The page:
The Cambodian legislature recently approved a sub-decree that will allow foreigners to own 70% of co-owned buildings. This new policy compliments the recent repeal of the prohibition against any foreign ownership of private units above the ground floor, under the hope that such changes will spur foreign investment. Given these new circumstances, it might behoove the aspiring non-Cambodian property mogul to review his or her rights of co-ownership and to consider a few tips.

The rights of co-ownership embraced by the 2009 Law on the Management and Use of Co-Owned Buildings are similar to those of Thailand, Australia, and the UK, as well as many other jurisdictions. Co-owners receive an ownership right to their private unit and have ‘use rights’ to common areas, meaning that co-owners share the benefits and maintenance costs of the common areas. Common areas include courtyards, stairs, shared walls, entrance ways, etc…

This split system of ownership also means that a co-owner’s rights are limited in several respects. The 2009 law requires any building with five or more co-owners to have a management board composed of co-owners that must establish and follow a set of internal regulations for the building’s occupants. Any change in established regulations requires an absolute majority approval from all co-owners. The law provides an example of acceptable, minimum standard, regulations. Constraints placed upon co-owners, generally fall into two categories. The first, use, deals with what the co-owner can and cannot do in their private units, e.g. the co-owner can’t modify their unit in a way that will damage the structure of the building. The second, alienation, deals with how a co-owner may transfer his or her interests; e.g. the co-owner’s right to lease (or not), and the duties of the transferee to pay association fees.

Although the 2009 law is similar to the laws seen in other jurisdictions, it lacks definition on certain rights that have been established elsewhere. For instance, the law fails to mention a co-owner’s right to information. Such a right would be useful in verifying the building’s financial stability or insurance policy. The 2009 law also fails to discuss the co-owner’s right to be free from nuisance or discrimination.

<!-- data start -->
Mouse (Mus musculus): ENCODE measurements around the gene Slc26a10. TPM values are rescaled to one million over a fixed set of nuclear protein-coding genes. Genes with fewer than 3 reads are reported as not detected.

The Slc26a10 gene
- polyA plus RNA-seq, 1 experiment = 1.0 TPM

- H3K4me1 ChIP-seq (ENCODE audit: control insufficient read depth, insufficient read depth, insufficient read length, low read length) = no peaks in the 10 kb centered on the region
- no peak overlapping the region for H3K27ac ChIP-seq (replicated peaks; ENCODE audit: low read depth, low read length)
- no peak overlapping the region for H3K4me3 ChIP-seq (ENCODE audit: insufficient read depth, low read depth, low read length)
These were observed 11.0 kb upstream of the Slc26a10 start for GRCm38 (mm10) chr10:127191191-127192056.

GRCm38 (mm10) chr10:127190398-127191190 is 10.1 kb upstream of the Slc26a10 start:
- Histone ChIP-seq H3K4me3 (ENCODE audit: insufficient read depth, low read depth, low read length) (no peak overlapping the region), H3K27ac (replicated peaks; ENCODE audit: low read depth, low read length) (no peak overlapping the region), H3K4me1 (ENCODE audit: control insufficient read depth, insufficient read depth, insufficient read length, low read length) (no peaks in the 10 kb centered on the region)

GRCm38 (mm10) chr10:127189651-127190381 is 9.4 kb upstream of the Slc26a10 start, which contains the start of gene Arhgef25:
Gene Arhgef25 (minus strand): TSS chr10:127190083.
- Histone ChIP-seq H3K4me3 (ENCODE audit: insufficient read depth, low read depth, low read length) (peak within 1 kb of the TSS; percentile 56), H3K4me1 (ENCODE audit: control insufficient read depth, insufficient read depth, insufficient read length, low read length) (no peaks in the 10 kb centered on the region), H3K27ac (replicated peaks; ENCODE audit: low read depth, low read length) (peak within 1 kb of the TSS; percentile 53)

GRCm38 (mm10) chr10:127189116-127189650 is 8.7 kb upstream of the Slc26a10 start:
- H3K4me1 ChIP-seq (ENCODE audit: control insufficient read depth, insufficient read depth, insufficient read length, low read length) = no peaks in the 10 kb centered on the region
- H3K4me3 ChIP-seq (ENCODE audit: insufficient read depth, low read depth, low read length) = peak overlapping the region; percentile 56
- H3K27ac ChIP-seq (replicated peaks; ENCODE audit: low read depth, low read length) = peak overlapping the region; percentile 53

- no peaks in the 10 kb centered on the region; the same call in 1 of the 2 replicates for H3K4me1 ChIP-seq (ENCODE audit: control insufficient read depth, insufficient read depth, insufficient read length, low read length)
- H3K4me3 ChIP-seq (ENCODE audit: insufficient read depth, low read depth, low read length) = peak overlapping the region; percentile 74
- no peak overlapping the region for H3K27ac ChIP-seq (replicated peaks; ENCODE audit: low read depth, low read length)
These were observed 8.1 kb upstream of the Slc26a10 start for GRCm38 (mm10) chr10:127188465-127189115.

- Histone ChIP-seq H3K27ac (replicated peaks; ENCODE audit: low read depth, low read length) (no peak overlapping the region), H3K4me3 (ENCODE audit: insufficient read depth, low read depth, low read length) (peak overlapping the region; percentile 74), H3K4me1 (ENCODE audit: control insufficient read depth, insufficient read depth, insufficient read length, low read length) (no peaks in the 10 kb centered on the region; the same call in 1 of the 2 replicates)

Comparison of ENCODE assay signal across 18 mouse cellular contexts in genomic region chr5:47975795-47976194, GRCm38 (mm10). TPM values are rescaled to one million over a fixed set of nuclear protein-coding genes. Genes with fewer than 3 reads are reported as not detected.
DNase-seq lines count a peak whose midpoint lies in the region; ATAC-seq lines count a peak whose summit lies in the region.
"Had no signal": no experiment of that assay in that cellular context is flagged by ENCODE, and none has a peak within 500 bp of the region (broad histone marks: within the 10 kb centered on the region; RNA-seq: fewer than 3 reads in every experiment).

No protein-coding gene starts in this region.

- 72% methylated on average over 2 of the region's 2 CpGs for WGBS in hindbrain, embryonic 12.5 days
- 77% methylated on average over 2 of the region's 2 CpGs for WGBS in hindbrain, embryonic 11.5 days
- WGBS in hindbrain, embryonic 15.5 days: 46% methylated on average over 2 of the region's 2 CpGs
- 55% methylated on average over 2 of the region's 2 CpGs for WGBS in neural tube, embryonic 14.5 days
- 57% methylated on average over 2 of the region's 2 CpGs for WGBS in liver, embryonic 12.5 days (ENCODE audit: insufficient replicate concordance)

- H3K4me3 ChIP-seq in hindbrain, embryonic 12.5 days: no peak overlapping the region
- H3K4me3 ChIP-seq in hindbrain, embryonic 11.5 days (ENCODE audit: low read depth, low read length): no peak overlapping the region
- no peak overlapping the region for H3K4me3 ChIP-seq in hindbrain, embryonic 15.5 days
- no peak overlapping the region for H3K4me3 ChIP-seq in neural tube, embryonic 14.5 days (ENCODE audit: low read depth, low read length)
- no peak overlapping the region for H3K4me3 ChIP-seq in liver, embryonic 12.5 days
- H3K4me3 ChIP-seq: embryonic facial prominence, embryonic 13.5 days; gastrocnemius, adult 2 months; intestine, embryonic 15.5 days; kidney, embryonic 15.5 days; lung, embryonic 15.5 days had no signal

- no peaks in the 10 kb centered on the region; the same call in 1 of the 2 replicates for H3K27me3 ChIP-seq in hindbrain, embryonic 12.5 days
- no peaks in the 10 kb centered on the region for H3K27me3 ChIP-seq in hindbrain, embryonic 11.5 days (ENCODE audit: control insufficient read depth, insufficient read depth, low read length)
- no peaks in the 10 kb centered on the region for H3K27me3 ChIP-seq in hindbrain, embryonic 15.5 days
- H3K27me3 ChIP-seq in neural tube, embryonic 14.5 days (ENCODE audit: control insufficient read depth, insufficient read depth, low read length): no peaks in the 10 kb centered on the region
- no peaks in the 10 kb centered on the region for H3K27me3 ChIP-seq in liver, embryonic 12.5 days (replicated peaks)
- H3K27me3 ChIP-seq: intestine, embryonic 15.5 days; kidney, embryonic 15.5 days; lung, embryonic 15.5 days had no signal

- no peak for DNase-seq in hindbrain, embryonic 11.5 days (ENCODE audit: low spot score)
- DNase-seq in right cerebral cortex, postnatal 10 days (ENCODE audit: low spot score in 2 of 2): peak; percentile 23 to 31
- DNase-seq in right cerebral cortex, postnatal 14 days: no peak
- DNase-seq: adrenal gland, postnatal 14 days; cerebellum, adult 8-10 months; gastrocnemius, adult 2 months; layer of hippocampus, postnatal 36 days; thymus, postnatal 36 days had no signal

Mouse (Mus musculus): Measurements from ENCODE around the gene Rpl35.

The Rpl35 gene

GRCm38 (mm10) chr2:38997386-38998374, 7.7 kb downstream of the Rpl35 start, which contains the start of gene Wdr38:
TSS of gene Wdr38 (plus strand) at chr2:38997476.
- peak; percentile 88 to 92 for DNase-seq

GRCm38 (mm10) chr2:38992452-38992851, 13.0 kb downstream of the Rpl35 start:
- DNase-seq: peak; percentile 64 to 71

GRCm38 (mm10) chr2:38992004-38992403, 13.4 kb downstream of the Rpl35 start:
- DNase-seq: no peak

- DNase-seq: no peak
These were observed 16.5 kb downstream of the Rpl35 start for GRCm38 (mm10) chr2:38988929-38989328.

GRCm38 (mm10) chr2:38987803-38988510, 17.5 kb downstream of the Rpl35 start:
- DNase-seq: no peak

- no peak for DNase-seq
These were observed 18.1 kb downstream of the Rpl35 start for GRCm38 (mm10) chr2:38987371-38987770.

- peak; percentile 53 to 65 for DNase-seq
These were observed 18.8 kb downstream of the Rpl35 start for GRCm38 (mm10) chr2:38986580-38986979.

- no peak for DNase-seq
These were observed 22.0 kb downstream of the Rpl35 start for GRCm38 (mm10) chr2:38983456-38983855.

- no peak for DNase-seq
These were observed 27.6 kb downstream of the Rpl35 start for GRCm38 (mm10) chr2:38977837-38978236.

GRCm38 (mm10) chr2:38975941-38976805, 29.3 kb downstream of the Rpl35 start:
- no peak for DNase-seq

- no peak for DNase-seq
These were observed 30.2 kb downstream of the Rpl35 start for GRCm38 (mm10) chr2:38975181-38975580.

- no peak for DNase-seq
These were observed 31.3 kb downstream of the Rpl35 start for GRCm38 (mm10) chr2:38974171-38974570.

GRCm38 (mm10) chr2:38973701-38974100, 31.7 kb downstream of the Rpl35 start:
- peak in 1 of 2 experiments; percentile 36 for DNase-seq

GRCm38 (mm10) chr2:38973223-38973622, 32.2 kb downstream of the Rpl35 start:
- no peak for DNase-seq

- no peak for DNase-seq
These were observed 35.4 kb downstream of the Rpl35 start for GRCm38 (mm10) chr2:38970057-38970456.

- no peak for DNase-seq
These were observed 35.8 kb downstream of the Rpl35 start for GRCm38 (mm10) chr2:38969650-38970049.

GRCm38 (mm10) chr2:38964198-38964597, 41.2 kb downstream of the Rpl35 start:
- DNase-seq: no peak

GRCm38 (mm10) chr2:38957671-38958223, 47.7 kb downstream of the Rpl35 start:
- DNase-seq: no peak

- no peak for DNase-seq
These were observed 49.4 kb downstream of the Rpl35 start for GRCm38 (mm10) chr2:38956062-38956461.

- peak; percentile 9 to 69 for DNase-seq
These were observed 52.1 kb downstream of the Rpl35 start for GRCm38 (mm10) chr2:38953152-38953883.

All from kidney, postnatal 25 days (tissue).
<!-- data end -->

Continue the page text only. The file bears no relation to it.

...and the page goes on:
Furthermore, before a purchaser rushes out to buy up property in a co-owned building, the purchaser should ask five questions.

First, is the building’s management board functioning properly? A good management board will collect maintenance fees on time to ensure proper maintenance of common areas and will ensure compliance with internal regulations from other co-owners.

Second, is the building’s maintenance reserve fund adequate? A building with an adequate reserve fund will have common areas kept in good condition and will not need to make special assessments often.

Third, are the building’s internal regulations something by which you can live?

Fourth, is the building adequately insured? A good policy should cover the estimated cost of rebuilding and bringing the building up to code if necessary.

Finally, are the owners satisfied? Simply talking with the owners can give you a good feel for whether that building is right for you.

The flood gates are open. Non-Cambodians can now privately own significant portions of co-owned buildings in Cambodia. However, although the system of co-ownership seems similar to those in several countries, there are still gray areas where a co-owner’s rights aren’t so certain. And in general, prospective buyers would be wise to follow the old adage: Look before you leap.

Advertisements